When he was 11 the family moved because there was no Gymnasium, no secondary school, and Karl showed such abilities that his parents thought he should have a better school. Meiningen was at that time still a Grand-Duchy and I do not know why they chose it. It may have been because it was one of the most liberal and enlightened principalities; in contrast to Prussia which was much more reactionary, Meiningen had carried out a number of reforms. It possessed a Hoftheater which was the first theatre in Germany to play realistically and not recite the classical roles in an oratorical fashion. When they moved there, Korsch’s father was employed by a bank; in the end he rose to be vice-president of it in Meiningen. The Korsch family lived in Obermassfeld, a village nearby, and Karl used to walk an hour each way when going to school. Some people have suggested that the Korsches were quite affluent, but although they were not poor there were six children (four daughters, two sons) and life was certainly extremely simple. They lived in this village because rents were cheaper than in town and they led a very parsimonious existence.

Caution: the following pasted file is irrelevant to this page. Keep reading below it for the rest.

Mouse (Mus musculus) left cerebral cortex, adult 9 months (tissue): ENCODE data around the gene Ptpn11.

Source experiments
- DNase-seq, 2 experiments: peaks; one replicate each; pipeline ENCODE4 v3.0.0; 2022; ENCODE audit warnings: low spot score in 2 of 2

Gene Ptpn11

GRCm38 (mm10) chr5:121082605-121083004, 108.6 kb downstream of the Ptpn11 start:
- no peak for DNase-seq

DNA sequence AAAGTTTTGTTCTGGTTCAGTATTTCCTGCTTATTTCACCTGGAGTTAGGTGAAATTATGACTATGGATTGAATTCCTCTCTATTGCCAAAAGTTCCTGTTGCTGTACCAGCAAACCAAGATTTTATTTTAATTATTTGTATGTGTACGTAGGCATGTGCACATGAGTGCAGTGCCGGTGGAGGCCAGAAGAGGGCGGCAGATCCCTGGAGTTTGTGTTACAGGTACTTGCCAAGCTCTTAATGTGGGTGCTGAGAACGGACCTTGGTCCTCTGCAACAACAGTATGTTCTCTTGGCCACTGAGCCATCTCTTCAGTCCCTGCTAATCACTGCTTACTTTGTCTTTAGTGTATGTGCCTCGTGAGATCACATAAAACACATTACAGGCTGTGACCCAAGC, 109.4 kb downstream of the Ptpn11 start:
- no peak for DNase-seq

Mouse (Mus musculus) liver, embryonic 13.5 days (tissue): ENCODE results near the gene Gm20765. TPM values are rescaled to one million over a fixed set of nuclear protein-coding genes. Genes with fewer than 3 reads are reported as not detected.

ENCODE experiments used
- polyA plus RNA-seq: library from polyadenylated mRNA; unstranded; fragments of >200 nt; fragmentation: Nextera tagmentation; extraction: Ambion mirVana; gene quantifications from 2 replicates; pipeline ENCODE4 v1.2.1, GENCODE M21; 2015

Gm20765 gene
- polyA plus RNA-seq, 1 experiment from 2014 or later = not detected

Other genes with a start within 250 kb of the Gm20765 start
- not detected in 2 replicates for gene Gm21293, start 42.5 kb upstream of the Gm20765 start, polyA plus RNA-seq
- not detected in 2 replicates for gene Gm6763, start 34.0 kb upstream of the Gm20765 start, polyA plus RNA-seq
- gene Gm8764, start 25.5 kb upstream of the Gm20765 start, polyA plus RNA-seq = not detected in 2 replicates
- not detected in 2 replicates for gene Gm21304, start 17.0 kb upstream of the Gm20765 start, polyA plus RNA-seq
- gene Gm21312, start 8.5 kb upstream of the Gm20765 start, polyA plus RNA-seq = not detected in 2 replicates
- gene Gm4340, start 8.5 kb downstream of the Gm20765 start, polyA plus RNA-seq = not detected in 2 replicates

Korsch remained at school in Meiningen till he got his Abitur; most of his teachers were alcoholics, having acquired the habit of excessive drinking as students. He began to read philosophy by himself, in addition to the prescribed texts such as Schiller’s theoretical essays which were included in the German literature course. Karl’s father was working on his theory of monads and so he too encouraged Korsch to read philosophy. He told me later that it was at school that he shed all the idiocies of the typical German students of the time—endless drinking, corporate ceremonies, more beer and more Sunday excursions to the village pub. He said later that he got these out of his system in his last two years at school and never had the slightest inclination to repeat them again.

After taking his Abitur he first went to the university at Jena, where he completed his studies. He also spent one term in Munich because he thought that he should know something about art and Munich was the place to see paintings and listen to good music. After that he spent some time in Switzerland; there he learnt to speak French fluently. He also got a very strong taste of the international community there among students and political exiles. He met a lot of Russians who had fled from Tsarism although no famous ones.